Fast-food workers everywhere were offended last week by news of Kevin Federline's new Super Bowl ad – but the rapper says the joke's on him.
"We're really not trying to insult anybody," Federline, 28, tells Reuters of his Nationwide ad, in which he play a fry cook dreaming of stardom.
The spot, he points out, is a play on his image as an aspiring rapper.
"I was skeptical at first," he says. "The whole idea of poking fun at myself – that's where I was iffy."
But Federline, who will watch the Super Bowl from Nationwide's box seats, says he hopes his ad, along with his October guest spot last October on CSI, will lead to even more roles.
"The acting thing is very much on my mind," he says.
Do not adjust your eyeglass prescription: Kevin Federline's latest role is funny, sexy and spot-on! As the star of an upcoming Super Bowl ad for Nationwide (an insurance and financial company), everybody's favorite punching bag turns the tables on his haters and helps create a memorable commercial that lampoons the star's lack of talent while at the same time even shows a little talent!
The commercial begins like any other hip-hop music video, as a pimped-out K-Fed in a fedora and black & white fur coat raps to the camera. ("Yo, who got it better than me?!") The newly fabulous one then continues to rap about how p-h-a-t his life is, in a succession of fabulous gangster outfits. The 30-second spot's got all the rap clichés, as K-Fed also shows off some fancy bling and wads of cash, and lounges with the requisite hip-hop honeys.
Surprisingly the beat is funky and the rap is smooth and it doesn't look like a goof, until the punch line is revealed: K-Fed is actually rapping into the closed circuit camera at a fast food restaurant where he works the deep fryer. "Federline, fries!" barks his angry boss and we hear the National pitchman utter their slogan: "Life Comes At You Fast!"
"He was a little hesitant at first [to make the commercial]," Nationwide VP of Advertising and Brand Management Steven Schreibman tells Star. "But he agreed once he saw how funny [previous spots with Fabio and M.C. Hammer] were and how well they were produced."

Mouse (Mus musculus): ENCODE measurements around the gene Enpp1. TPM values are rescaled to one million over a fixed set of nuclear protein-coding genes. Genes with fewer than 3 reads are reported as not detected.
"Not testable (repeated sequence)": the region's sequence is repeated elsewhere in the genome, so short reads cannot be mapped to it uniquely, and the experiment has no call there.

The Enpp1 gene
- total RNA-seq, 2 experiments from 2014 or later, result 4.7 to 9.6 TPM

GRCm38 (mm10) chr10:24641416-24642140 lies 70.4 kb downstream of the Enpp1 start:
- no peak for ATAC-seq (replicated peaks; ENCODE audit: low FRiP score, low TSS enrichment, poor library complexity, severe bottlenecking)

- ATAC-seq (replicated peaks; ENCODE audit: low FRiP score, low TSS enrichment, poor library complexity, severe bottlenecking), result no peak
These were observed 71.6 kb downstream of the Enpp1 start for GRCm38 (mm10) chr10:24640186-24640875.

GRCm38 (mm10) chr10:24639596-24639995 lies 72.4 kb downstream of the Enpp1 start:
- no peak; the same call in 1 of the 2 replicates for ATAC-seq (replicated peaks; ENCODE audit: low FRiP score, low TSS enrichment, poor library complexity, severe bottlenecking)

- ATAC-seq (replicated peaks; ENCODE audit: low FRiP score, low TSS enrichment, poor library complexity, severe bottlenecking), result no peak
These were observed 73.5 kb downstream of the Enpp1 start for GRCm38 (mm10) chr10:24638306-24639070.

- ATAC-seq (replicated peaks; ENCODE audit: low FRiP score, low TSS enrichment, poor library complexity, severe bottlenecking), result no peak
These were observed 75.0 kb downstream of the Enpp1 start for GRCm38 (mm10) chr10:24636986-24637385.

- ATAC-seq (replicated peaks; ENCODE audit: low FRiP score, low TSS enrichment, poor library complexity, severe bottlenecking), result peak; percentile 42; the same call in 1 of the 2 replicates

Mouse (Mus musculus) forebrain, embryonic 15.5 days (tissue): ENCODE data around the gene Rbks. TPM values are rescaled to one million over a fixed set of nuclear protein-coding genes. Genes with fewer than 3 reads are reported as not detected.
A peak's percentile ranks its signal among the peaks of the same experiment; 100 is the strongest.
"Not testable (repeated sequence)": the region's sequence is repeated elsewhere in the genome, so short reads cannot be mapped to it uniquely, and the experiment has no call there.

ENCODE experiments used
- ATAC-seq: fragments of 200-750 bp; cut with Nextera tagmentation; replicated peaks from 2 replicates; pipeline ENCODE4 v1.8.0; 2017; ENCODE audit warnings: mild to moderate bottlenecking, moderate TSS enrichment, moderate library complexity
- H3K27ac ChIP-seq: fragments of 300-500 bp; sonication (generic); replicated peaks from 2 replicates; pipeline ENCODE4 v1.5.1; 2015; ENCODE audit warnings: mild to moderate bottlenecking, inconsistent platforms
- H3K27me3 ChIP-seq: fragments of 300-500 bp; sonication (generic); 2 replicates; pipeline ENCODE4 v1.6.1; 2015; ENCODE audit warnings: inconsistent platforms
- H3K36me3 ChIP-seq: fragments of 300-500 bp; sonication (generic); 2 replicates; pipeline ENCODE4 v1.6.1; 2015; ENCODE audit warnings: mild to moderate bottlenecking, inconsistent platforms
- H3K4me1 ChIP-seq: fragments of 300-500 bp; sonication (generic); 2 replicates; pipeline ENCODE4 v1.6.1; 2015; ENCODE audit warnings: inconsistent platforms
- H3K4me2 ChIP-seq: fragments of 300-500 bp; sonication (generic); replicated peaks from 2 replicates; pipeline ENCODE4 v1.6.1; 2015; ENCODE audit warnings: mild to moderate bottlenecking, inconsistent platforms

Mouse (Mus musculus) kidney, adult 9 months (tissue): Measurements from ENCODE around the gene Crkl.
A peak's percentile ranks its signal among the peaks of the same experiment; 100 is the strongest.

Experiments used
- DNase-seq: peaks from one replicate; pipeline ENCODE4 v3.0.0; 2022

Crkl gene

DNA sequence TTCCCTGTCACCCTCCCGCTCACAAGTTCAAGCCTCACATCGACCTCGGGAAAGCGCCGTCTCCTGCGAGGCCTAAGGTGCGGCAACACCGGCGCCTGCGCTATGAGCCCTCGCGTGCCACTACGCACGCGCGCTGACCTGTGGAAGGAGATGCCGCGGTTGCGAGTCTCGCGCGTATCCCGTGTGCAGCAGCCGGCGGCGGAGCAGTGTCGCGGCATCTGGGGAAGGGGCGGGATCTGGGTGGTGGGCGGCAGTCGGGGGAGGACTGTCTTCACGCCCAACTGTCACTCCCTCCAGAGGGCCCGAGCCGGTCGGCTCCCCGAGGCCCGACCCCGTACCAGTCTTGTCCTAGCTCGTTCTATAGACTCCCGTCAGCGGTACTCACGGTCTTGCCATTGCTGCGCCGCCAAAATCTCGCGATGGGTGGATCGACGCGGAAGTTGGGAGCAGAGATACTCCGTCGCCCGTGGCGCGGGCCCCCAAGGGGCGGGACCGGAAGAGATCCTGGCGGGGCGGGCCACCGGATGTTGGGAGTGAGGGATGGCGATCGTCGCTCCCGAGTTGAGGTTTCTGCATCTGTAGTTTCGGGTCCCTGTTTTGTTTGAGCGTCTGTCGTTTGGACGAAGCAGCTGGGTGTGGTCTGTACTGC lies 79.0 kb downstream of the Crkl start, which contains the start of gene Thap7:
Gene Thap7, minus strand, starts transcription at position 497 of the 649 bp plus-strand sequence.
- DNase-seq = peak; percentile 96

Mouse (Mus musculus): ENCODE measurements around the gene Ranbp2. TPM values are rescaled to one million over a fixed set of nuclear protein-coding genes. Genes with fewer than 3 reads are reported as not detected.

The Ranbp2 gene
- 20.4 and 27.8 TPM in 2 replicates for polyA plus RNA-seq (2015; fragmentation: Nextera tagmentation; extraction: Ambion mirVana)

The agency wrote the song (which may go a long way in explaining its catchiness), but K-Fed did all his own rapping and shot the commercial over a 3-day period. According to Schreibman, the fabulous clothes were bought off the rack at a variety of places all over Hollywood by stylist L.A. stylist Suzi Carlson. "He wears clothing really well," the exec tells Star. "He has the perfect size and shape to wear everything."
The infamous bad boy was reportedly "a real pro" during the fun shoot where he did mention missing his kids, but never his estranged wife. According to Schreibman "We didn't ask [about Britney] and he didn't bring it up."
So will K-Fed have the last laugh after the spot premieres during the big game on February 4? "This is good for him," says Schreibman. "It presents him in a really good way and allows him to move on and go forward with his life."
Maybe it will also lead to a renewed interest in K-Fed's rap career. If not, it could open new doors. According to Schreibman, "He was really great with the fry machine!"
For many of us, the Super Bowl is more about the commercials than the football. On Monday, one of the most talked about spots, featuring Britney Spears' ex, was unveiled.
The Nationwide Insurance ad is meant to sell products, capture attention and be funny, but a couple of powerful groups are not laughing.
The ad starts with Kevin Federline as a rap superstar. Then he snaps out of his daydream, and back into reality as a fry guy.
The Columbus-based Insurance giant is now taking heat, not only from the Ohio Restaurant Association, but also the National Restaurant Association.